Pinder has accepted a job offer at the Hyatt Regency (Chesapeake Bay) in Cambridge, Md., where he will be a banquet events supervisor. 

    Since coming to America in 2016 to enroll at UMES, he's only had one opportunity to visit home, although he does spend some free time with an aunt who lives in Florida. 

    Pinder was among 21 UMES students who visited Italy this past March for a work-study and cultural exchange experience during spring break. 

    “My goal on every trip is to evaluate the hospitality experience.  I want to taste the foods, see the sights and experience the quality of service at various lodging accommodations,” Pinder said. 

    The Italy trip “opened up my eyes to how culturally diverse different parts of the world are and how everything isn't really the same,” he said.  “It pushed me on a path towards increased self-growth and professional development as a global leader in the hospitality and tourism industry.”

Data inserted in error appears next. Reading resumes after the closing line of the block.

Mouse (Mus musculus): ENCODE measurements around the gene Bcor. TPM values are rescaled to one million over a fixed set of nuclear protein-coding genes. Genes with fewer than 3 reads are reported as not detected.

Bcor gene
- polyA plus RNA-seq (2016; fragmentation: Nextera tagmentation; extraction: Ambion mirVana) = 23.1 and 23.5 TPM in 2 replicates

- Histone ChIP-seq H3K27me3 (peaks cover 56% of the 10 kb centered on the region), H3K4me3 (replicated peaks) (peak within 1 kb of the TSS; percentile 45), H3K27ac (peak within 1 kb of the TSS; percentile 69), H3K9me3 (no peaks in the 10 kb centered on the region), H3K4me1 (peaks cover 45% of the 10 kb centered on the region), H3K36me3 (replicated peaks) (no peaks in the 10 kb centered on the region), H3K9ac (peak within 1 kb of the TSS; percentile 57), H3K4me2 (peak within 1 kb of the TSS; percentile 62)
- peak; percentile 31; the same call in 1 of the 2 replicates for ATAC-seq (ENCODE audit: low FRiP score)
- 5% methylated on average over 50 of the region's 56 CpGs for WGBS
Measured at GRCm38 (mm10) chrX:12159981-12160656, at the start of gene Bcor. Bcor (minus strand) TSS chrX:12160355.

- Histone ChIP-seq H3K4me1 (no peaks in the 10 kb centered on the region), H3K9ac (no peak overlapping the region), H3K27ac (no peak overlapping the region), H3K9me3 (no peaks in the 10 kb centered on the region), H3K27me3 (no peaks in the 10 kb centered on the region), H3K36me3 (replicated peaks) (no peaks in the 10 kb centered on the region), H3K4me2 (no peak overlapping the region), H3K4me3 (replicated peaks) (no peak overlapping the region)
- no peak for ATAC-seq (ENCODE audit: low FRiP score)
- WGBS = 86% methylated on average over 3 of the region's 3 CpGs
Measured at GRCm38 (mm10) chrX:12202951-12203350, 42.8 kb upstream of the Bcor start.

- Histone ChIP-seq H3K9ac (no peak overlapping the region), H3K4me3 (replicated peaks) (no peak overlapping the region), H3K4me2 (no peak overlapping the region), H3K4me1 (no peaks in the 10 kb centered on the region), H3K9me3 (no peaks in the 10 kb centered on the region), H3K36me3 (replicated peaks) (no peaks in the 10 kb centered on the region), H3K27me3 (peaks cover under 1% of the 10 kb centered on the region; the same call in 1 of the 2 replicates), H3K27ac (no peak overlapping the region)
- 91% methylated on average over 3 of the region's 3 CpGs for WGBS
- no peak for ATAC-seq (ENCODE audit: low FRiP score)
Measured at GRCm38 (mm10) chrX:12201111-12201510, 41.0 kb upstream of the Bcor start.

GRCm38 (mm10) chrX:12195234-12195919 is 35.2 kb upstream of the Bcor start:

Henson Honors Program graduates must complete and present a senior-year capstone project.  Pinder is using his Italy experience as motivation to create what he calls a recipe book focused on Italian foods, herbs and spices. 

    As for his time at UMES, Pinder said he initially experienced “culture shock” relocating from the Caribbean to the Delmarva Peninsula. 

    “I got over it pretty quickly, though, by just getting involved in campus life,” he said.  “I've enjoyed every moment.” 

    Other UMES seniors who auditioned to deliver the student commentary were: Alexa Brady, Morgan Branch, Marcus Burrell, Joshua Dacres, Keith Garner, Jr.,